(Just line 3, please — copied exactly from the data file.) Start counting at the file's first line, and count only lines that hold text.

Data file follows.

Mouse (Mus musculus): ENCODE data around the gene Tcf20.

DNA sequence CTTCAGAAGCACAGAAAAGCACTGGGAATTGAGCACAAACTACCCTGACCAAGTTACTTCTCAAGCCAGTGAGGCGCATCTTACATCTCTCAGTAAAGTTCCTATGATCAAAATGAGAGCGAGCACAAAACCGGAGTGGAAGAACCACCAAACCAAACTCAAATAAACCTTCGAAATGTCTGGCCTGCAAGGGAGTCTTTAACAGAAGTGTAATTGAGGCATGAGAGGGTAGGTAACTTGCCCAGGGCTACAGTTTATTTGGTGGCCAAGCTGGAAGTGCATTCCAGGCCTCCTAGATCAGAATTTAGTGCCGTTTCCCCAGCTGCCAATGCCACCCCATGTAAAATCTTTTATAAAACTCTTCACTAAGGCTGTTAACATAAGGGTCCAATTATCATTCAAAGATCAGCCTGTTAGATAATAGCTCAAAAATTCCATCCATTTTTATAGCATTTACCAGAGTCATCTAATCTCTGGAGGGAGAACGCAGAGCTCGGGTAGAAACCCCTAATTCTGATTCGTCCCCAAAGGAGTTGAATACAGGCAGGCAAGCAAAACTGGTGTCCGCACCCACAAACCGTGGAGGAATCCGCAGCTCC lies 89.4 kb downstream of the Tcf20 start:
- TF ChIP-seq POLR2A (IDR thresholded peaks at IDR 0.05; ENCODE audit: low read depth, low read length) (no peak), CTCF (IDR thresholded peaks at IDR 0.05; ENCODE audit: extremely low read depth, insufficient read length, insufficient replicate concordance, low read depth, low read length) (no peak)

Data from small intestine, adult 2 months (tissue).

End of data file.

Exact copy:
- TF ChIP-seq POLR2A (IDR thresholded peaks at IDR 0.05; ENCODE audit: low read depth, low read length) (no peak), CTCF (IDR thresholded peaks at IDR 0.05; ENCODE audit: extremely low read depth, insufficient read length, insufficient replicate concordance, low read depth, low read length) (no peak)